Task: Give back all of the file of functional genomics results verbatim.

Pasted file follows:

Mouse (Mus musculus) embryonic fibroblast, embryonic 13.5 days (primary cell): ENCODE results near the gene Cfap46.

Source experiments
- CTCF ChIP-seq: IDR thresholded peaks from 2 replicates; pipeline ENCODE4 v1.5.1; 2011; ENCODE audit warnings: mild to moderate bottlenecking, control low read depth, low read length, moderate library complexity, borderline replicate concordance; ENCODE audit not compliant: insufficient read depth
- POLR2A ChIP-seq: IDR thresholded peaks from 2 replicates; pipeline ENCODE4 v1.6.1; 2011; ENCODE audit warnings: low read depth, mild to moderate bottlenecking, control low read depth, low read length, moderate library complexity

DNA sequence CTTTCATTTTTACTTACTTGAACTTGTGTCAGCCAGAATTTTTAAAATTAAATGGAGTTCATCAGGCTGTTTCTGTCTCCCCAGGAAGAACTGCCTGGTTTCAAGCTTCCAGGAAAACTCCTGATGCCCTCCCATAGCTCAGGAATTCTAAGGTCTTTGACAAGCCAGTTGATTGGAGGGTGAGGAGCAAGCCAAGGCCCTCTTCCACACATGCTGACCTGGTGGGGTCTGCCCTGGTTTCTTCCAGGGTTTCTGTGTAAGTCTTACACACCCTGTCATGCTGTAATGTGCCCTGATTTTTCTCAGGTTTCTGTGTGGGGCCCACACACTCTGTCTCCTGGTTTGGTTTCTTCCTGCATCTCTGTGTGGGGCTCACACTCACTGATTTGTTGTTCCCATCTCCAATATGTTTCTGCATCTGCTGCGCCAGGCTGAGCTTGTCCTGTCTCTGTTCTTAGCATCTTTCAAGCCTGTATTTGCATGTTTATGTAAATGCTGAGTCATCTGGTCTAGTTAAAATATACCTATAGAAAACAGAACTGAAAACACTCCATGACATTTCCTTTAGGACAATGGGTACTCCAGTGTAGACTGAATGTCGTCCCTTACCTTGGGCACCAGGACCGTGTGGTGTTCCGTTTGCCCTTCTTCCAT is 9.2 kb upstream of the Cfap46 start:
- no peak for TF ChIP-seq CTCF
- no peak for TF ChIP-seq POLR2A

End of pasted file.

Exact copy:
Mouse (Mus musculus) embryonic fibroblast, embryonic 13.5 days (primary cell): ENCODE results near the gene Cfap46.

Source experiments
- CTCF ChIP-seq: IDR thresholded peaks from 2 replicates; pipeline ENCODE4 v1.5.1; 2011; ENCODE audit warnings: mild to moderate bottlenecking, control low read depth, low read length, moderate library complexity, borderline replicate concordance; ENCODE audit not compliant: insufficient read depth
- POLR2A ChIP-seq: IDR thresholded peaks from 2 replicates; pipeline ENCODE4 v1.6.1; 2011; ENCODE audit warnings: low read depth, mild to moderate bottlenecking, control low read depth, low read length, moderate library complexity

DNA sequence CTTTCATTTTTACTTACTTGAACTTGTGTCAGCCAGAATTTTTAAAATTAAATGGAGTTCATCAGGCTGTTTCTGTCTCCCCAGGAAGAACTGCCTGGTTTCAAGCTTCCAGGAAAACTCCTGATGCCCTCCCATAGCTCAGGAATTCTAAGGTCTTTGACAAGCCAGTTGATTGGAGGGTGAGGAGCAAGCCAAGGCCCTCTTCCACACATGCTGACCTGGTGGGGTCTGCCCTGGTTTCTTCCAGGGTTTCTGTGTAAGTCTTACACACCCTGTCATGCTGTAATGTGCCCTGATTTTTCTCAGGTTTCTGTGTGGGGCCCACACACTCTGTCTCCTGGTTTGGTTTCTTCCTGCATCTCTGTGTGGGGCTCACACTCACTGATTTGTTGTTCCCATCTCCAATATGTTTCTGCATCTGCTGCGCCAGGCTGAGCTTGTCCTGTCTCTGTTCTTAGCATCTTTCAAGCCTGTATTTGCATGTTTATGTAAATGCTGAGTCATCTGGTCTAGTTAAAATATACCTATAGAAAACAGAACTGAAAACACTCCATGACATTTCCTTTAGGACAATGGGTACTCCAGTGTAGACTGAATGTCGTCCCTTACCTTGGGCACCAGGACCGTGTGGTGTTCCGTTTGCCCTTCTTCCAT is 9.2 kb upstream of the Cfap46 start:
- no peak for TF ChIP-seq CTCF
- no peak for TF ChIP-seq POLR2A